Need Cheap Medication? Move to Maine

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For Americans stuck paying high prices for medication, there has long been a classic dodge: Rather than shelling out at U.S. rates, those with a little creativity and a willingness to bend (well, OK, break) the law can get lower-cost meds from Canada.

Granted, there are dangers -- some Canadian purveyors sell counterfeit pharmaceuticals of varying quality -- but with a little bit of research, it isn't hard to find a reputable Canadian pharmacy that is willing to sell brand-name drugs at a significant discount -- and mail them to an American address.

Even the legal danger isn't completely clear-cut. While importing drugs from foreign pharmacies is illegal under the Prescription Drug Marketing Act of 1987, the FDA has, historically, often overlooked people ordering up to a 90-day supply of drugs for personal use. Even so, it is still, officially, illegal to import drugs from Canadian pharmacies.

Unless you live in Maine.

On Wednesday, Maine became the first state to allow residents to directly import prescription drugs from foreign pharmacies. For years, companies and municipalities in the state -- including the city of Portland -- had worked out deals with Canadian pharmacies, through which they were able to get low-cost Canadian drugs shipped in for their citizens and employees. But last year, facing pressure from pharmaceutical companies and trade groups, the state's attorney general made it illegal for employers to import drugs. The new law, however, makes it possible for patients to deal directly with Canadian pharmacies.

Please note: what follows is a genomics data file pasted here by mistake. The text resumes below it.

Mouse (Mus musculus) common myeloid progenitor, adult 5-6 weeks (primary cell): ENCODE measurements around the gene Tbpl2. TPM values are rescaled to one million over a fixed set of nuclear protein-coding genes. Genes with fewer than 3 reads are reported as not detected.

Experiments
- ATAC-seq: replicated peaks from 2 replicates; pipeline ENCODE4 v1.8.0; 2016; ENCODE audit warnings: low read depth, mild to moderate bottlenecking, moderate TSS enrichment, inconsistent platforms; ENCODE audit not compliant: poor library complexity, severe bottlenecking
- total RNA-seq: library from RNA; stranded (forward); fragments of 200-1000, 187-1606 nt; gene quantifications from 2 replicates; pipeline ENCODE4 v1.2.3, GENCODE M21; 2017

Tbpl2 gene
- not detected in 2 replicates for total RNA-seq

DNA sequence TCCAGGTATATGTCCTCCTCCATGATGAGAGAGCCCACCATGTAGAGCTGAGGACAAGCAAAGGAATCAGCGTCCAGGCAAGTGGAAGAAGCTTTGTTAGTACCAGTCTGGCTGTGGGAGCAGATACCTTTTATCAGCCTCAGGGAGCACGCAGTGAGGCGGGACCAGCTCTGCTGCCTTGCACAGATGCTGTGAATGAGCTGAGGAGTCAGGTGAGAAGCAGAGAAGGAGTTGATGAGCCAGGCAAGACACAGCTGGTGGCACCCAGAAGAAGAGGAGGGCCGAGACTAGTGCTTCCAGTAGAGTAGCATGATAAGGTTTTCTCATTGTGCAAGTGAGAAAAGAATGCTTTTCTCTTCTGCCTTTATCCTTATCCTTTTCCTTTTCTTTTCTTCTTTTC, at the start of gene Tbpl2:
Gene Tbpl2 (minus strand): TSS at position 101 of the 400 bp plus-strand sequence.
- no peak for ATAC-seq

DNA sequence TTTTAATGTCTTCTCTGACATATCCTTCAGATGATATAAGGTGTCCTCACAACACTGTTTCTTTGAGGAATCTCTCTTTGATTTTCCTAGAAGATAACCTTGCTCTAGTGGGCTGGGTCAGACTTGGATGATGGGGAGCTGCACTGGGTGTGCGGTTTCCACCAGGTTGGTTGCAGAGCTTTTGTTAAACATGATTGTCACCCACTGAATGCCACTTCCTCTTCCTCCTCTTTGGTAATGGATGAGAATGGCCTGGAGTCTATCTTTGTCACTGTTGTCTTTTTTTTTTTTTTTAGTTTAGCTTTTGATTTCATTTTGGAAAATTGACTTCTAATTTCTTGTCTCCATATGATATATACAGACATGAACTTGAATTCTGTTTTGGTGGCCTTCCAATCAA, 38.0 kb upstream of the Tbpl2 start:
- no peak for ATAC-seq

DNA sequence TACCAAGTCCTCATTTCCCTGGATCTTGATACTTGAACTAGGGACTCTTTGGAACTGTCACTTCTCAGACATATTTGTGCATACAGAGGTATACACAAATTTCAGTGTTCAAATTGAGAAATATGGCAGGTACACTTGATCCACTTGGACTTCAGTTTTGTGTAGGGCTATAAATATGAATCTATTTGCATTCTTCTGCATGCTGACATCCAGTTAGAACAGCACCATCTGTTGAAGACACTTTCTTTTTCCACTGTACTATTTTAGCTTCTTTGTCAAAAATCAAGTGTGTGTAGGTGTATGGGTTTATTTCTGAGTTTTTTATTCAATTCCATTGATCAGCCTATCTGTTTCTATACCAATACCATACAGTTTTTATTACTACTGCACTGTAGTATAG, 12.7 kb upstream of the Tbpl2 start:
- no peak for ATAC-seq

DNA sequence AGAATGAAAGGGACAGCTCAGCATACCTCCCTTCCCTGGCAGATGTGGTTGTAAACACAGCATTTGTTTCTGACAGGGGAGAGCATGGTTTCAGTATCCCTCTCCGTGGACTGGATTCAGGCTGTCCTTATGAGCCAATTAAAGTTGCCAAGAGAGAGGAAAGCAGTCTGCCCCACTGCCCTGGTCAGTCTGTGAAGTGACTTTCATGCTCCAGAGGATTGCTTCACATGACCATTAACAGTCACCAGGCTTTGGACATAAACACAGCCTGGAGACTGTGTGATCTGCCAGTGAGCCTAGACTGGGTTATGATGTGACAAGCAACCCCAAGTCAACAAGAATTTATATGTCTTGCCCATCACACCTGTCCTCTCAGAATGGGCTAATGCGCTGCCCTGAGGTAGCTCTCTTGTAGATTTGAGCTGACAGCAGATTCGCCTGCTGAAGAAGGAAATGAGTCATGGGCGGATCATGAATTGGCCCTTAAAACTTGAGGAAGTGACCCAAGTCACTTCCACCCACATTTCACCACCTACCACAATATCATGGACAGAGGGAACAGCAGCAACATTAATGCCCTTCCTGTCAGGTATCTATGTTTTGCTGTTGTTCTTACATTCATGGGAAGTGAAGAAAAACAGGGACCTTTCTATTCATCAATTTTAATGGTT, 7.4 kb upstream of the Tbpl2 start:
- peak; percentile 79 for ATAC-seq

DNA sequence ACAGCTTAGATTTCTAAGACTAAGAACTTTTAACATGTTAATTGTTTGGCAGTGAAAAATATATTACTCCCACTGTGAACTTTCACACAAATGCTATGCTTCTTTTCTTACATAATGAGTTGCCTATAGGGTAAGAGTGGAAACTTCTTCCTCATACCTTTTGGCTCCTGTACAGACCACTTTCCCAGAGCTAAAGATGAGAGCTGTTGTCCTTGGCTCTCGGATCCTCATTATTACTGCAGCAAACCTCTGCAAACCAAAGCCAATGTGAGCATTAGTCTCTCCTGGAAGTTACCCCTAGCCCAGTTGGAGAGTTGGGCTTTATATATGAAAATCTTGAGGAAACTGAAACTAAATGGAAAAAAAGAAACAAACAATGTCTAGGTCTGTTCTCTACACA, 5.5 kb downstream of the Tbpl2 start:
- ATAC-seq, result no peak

Not surprisingly, the new law was met with an immediate legal challenge from drug manufacturers. Citing concerns over customer safety, Maine pharmacy groups and the Pharmaceutical Research and Manufacturers of America filed a lawsuit in the U.S. District Court in Portland. The outcome of that lawsuit could have a major impact on other states that are considering relaxing their drug importation policies.